Thursday, September 08, 2011

M83 get amibtious about dreams

Ambition is a tricky wicket. We want our musicians to extend themselves beyond their boundaries and explore new sounds. But we also want them to replicate the songs that made us first fall in love with them. We want new music from them on a regular basis but not at the expense of the ability to digest it and appreciate it. RYAN ADAMS and PRINCE have often been accused of musical megalomania by release a ton of stuff without any real regard to the overall quality. GUNS N' ROSES effectively ended their career by releasing a double album when one at a time would have sufficed. THE STONE ROSES couldn't seem to get their shit together to release a second record for over a decade, and when they did the wait made it a disappointment. It's a hard thing to time your ambition just right.

M83 have accomplished such a rare feat. Three years after their last record, the band (essentially one member at this point, Frenchman Anthony Gonzalez), has released a magnum opus entitled "Hurry Up, We're Dreaming". The double record contains 22 songs of sheer brilliance. Culling from the past catalogue of sounds from their early shoegazer material through their most recent forays into 80's synth pop, M83 have recreated and updated their sound at the same time.

Opening with the epic "Intro", it is clear that Gonzalez has opened up the effects panels on his guitar, which frames quest Zola Jesus' vocals nicely. From there the record soars through the anthemic "Midnight City" and "Reunion". "Wait" has a sleep acoustic feel, which is new for M83. "Claudia Lewis" has a retro HOWARD JONES feel to it (don't laugh it's really good). Their are instrumental interludes that serve as resting stops along the journey. Gonzalez has said that the bulk of the record has to do with dreams or a dreaming state. "Soon, My Friend", another acoustic number, is very much a lullaby to a child. M83 have started to fiddle with more straight ahead songs on recent records, but here the size of the record makes that harder to do. There are a lot of short bursts of musical ideas that aren't really fleshed out, and are not meant to be. It's as if you are inside someones dreams as they come and go.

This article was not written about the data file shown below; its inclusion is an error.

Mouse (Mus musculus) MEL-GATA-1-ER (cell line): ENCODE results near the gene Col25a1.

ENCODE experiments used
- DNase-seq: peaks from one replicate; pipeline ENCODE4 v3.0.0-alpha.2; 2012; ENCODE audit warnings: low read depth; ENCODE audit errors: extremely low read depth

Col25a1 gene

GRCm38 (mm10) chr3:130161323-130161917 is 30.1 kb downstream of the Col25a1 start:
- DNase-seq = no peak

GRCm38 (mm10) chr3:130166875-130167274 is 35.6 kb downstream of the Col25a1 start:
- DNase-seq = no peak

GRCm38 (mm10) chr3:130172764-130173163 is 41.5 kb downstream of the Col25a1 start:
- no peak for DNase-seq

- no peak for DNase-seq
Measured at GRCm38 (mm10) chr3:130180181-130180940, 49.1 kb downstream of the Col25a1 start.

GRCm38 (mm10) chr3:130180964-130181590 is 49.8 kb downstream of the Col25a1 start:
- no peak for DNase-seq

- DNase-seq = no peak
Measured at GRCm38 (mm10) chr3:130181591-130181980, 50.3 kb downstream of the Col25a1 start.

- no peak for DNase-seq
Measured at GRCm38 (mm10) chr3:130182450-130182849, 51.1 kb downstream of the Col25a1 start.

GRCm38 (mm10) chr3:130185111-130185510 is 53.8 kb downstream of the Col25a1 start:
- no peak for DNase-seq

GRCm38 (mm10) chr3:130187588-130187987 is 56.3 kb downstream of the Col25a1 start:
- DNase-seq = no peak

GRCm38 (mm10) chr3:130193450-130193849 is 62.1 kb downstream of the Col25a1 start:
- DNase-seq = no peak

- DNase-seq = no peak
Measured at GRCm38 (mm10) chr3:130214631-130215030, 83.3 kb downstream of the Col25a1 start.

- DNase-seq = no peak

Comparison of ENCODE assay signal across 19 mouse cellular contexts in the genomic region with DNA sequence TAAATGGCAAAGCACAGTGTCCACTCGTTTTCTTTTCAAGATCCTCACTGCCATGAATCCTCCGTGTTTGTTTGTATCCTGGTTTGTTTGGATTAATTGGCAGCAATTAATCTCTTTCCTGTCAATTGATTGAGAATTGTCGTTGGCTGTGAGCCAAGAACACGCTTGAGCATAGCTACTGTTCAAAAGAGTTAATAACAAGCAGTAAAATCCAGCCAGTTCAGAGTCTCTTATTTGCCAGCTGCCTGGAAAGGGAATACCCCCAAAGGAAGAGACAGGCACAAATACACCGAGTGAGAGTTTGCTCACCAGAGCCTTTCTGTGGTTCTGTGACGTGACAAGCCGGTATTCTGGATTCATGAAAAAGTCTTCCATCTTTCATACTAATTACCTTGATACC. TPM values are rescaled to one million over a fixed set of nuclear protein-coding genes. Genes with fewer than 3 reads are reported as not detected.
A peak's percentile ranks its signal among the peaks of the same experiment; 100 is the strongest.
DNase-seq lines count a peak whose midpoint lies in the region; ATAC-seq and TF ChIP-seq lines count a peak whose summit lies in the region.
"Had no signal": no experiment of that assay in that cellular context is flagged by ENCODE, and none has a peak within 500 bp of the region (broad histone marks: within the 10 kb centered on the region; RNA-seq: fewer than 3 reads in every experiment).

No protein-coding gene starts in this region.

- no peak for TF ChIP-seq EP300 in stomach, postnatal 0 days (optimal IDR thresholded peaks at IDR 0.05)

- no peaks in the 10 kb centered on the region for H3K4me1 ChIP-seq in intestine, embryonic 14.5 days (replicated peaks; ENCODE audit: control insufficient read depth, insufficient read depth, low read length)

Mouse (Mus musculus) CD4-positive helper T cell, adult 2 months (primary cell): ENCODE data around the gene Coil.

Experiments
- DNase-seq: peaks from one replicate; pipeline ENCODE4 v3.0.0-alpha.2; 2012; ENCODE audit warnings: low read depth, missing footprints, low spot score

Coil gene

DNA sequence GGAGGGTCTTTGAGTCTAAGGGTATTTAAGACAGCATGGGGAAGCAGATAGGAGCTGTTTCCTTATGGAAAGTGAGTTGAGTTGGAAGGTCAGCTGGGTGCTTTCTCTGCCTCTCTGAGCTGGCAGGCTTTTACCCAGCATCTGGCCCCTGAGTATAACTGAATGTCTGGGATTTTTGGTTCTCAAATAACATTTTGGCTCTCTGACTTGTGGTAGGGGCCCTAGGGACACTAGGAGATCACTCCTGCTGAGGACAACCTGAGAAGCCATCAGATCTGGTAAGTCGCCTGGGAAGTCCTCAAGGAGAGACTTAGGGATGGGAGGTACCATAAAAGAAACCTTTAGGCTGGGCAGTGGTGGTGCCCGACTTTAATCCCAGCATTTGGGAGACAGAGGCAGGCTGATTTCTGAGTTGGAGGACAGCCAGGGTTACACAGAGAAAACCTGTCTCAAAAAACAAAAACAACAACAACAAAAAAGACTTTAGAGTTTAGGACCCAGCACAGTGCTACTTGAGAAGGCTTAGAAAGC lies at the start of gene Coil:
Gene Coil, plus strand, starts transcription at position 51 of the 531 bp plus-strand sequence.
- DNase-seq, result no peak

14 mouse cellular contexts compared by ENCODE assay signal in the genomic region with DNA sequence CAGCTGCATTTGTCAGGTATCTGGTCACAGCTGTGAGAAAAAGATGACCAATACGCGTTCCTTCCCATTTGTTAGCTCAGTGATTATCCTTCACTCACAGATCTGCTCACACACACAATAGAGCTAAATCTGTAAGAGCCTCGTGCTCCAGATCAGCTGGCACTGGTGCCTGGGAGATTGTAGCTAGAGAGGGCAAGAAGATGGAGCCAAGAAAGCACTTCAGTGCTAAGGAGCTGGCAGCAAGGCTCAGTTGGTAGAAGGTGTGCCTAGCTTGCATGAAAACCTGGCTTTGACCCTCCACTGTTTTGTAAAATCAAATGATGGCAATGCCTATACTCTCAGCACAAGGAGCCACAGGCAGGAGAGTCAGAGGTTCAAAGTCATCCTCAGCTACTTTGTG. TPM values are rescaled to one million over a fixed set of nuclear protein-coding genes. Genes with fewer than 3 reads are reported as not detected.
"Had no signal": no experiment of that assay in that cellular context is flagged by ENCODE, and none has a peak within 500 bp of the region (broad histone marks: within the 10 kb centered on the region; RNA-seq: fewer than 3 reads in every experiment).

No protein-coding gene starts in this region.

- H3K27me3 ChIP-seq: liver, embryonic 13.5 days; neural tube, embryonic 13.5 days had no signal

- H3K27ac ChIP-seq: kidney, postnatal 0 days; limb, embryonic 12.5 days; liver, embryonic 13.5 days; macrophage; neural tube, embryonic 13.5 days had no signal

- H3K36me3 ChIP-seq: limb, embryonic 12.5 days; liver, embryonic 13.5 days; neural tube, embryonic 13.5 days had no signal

"My Tears Are Becoming A Sea" opens the second disc with a crescendo of drums and strings like your soaring over mountains and out to the ocean. "New Map" roars the record back to life with the more traditional M83 sound. "OK Pal" readdresses the 80's sound of their last record, feeling like something left off a John Hughes soundtrack. "Year One, One UFO" revisits the use of pre-recorded interviews to add to the texture of the song that was so prevalent on the band's early work. By the time you reach the instrumental "Outro", you are ready to wake up, not from exhaustion but from a feeling you have seen all their is and you are ready to tell your friends.

The record could have been trimmed a bit, but I think it would have sacrificed the artist's intent to deliver on his own ambition. I can't imagine where he goes form here, but if his next journey is as good as this one, we are in for a real experience.

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